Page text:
To "play safe" is just not to take risks. In the context of a language examination, this might mean not attempting to use sentence constructions that you're not 100% certain of, because of the risks involved.
Therefore an alternative way to express this sentence might be "It can often be better to keep things simple in exams than to be original"
Adding to the explanations above, I think this is very sound advice.
Your purpose in the exam is to pass, not to change the world - leave that for tomorrow
You should know what is expected of you to pass.
In a history exam, you will know how the course was taught, you may well know the views of the examiner. You may have original views on the questions in the exam, but if you know that these would be considered juvenile fantasies by the examiner, you would be better to play safe and either pick another question or present the answer most likely to meet with the examiners approval.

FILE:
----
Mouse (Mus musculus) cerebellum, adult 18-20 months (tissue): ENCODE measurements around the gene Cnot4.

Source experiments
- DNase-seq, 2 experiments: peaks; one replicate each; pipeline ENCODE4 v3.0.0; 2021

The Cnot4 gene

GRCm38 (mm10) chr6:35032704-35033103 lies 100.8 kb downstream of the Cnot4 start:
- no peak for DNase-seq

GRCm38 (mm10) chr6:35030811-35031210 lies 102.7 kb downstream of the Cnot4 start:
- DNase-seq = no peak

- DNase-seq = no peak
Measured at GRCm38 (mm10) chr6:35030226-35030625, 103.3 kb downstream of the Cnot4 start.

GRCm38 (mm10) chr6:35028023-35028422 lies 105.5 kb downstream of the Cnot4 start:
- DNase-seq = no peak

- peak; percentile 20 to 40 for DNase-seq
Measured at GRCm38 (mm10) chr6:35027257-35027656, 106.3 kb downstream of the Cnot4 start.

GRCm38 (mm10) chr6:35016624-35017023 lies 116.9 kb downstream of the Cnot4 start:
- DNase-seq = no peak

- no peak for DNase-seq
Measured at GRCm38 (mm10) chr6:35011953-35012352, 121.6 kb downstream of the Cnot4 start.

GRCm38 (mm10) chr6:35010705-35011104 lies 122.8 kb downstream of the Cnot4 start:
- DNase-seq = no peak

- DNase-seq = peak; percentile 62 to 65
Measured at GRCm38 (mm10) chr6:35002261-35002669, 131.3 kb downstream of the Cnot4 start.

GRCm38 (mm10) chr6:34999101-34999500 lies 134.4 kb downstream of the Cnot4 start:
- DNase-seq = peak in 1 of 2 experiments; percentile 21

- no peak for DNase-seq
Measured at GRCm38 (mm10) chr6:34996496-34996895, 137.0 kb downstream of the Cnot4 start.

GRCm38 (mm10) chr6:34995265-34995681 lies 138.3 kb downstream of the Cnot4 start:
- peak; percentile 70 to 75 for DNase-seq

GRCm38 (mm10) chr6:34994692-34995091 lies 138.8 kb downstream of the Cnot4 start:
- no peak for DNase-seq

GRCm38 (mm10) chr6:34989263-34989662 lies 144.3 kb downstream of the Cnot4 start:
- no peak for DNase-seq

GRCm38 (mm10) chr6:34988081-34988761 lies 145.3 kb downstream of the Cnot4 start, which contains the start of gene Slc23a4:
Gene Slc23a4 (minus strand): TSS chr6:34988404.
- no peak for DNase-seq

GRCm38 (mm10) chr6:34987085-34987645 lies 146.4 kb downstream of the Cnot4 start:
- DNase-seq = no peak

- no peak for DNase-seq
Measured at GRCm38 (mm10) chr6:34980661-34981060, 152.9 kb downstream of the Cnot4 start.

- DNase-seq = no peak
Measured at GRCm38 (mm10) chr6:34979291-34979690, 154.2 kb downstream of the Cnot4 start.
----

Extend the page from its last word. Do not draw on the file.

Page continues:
So, in an English exam, although you are totally convinced that the future lies in the overwhelming dominance of textspeak abbreviations, you would be well advised to play safe and write in conventional language.
In the English-Only forum we often talk about the way English is used flexibly and the supposed rules that are not always followed. There is often a comment along the lines of, "This is the way XXXXX is now used in most normal situations, but students of English should be aware that it may not be acceptable in exams or course work". In other words, they should play safe.